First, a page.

So recording artists unaffiliated with a major label have to find other ways to market indie music. And no, touring isn't always it, as not all genres are concert-friendly. There are so many popular albums whose songs cannot be recreated live that one comedy writer claims they need a warning label.
Using the region coding features of game consoles and DVD players to keep Japanese films and games out of American hands, especially when not a lot of text is involved and the community accepts bad translations as humorous, is a result of outright greed.
Region coded video game consoles: Famicom/NES, Mega Drive/Genesis, PlayStation, PS2, GameCube, Xbox, Xbox 360, Wii, Nintendo DSi, Nintendo 3DS
Region coded video game consoles known not to distinguish Japan from America after you pry off the tabs in the cartridge slot: Super Famicom/Super NES and Nintendo 64
Video game consoles known to be free of region lockout for games: Game Boy Color, Game Boy Advance, Nintendo DS, PSP, PlayStation 3 and later
Reverse engineering entertainment
Here's how to get around perpetual copyrights and trademarks: Abstract the copyrighted expression away from the uncopyrightable idea by finding antecedents from before 1923 (or which are otherwise Free). For example, derive Precious Moments from the Eloi people in chapter 4 of H. G. Wells's The Time Machine, and derive Enid Blyton's Noddy from Pinocchio renditions.
Another way to avoid copyright and trademark infringement is by taking a stereotype (uncopyrightable under Capcom v. Data East) and "making it yours" by changing all the names and appearances so that any copied expression disappears into scènes à faire, or elements common in prior works. For example, the setting of Nintendo's Animal Crossing video games involves a lone human living in a forest populated by furries. These elements have appeared in works dating back to A.A. Milne's Winnie-the-Pooh (copyright expires now in USA, 7 years left in EU), and to Lego's Fabuland sets from the 1980s.
Video calling can replace a corded phone, not a cordless one. One has to sit in front of a computer instead of hanging a phone off a belt, donning a headset, and continuing to do chores around the house. Another problem is that a lot of people don't want to be seen without their makeup and presentable clothes on. And that's why my grandmother doesn't Skype.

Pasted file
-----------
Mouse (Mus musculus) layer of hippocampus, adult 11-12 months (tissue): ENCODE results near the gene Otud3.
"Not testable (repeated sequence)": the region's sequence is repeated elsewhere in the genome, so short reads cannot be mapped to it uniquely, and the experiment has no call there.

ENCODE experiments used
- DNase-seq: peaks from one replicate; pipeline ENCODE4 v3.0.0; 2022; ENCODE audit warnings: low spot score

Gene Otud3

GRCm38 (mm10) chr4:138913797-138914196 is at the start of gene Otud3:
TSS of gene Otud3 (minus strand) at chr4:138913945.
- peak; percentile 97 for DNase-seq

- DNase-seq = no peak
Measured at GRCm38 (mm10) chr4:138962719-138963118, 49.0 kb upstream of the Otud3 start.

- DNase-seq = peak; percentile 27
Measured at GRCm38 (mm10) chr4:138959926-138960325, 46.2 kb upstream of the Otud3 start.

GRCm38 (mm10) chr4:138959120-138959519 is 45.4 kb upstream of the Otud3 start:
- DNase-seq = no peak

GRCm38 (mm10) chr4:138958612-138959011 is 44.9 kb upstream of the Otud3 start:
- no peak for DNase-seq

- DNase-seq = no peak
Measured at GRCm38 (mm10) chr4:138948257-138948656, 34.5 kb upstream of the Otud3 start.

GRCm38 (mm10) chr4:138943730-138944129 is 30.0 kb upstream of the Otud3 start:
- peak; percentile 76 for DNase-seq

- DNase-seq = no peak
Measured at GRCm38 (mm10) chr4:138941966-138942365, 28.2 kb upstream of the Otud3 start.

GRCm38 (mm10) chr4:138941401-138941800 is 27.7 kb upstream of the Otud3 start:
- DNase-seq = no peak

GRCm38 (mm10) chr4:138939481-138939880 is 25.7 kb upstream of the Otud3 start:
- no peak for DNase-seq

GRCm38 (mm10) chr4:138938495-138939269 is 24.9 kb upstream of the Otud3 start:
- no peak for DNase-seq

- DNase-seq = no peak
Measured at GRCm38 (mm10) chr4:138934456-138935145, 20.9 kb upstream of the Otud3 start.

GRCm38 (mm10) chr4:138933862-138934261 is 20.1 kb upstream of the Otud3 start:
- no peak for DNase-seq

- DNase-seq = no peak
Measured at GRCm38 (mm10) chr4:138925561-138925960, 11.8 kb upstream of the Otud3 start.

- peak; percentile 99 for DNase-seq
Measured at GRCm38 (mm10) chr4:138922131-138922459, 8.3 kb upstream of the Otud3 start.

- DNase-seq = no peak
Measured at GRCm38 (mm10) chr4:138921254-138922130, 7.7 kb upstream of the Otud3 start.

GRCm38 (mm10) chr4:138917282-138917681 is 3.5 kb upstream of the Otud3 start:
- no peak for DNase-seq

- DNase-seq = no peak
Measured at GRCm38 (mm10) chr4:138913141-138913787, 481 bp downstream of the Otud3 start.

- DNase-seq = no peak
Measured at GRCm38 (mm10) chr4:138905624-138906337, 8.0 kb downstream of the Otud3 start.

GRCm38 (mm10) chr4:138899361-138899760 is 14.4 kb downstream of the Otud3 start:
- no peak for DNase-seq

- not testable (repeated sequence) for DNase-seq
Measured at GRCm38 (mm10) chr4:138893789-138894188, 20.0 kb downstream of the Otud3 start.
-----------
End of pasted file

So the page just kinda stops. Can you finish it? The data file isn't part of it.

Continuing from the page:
Write a song. Put a recording on the Internet. Get sued.
The Handel v. Silver precedent recognizes a four-note match between two musical works as "substantial similarity" that constitutes prima facie evidence of copying. By that measure, in the Western musical scale, there exist only 50,000 melodies four notes in length.
There are several guides on the Internet to avoiding plagiarism, but most of them are directed at avoiding plagiarism in prose. Music differs from prose in that while "most people are unable to remember enough consecutive words from another source to make unintentional quotation a real problem," as one such guide puts it, unintentional quotation of musical phrases has posed a problem in cases such as Bright Tunes Music v. Harrisongs Music.
The fear of accidentally copying an existing melody and facing a lawsuit from a major music publisher seems to put a chilling effect on creation of original works, as illustrated in the short story "Melancholy Elephants". So sharing recordings of independent artists' own compositions may infringe copyright, as those songs that aren't direct covers may be inadvertent, subconscious, yet still infringing copies of all-rights-reserved major label musical works. Others have begun to realize the same, such as Arik. It took a while for the mainstream media to grasp this, but by January 2020, plagiarism lawsuits during the 2010s had brought this chilling effect to the attention of writers for Rolling Stone magazine.
It gets to the point where people are recommending against attempting to compose new music in favor of building movie and video game soundtracks out of arrangements of public-domain classical music. Rich Stim of Nolo calls this "Consider Cowriting With a Dead Songwriter." The effect of this is the exact opposite of what copyright was intended for, namely "to promote the progress of science and useful arts" (U.S. Constitution, article I, section 8).
In fourth quarter 2020, Spotify engineers invented a tool to recognize melody fragments on a lead sheet that are similar to those of existing songs. Watch the big music publishers use this to fill district courts suing one another. Pop music will eat itself.
In the place where you live, unsolicited commercial e-mail ("spam") may or may not be legal. In the United States, the CAN-SPAM act set guidelines for legitimate direct marketing, but it failed to have much of an impact as spammers moved their operations offshore to botnets of compromised home computers in such countries as Brazil and the Republic of Korea.
There's more than one way to make a free GUI app that runs on more than one major desktop computer operating system. Cross-platform toolkits for GUI applications include GTK+, Qt, wxWidgets, and GNUstep. Cross-platform toolkits for games include SDL and Allegro, both of which can interface with OpenGL graphics.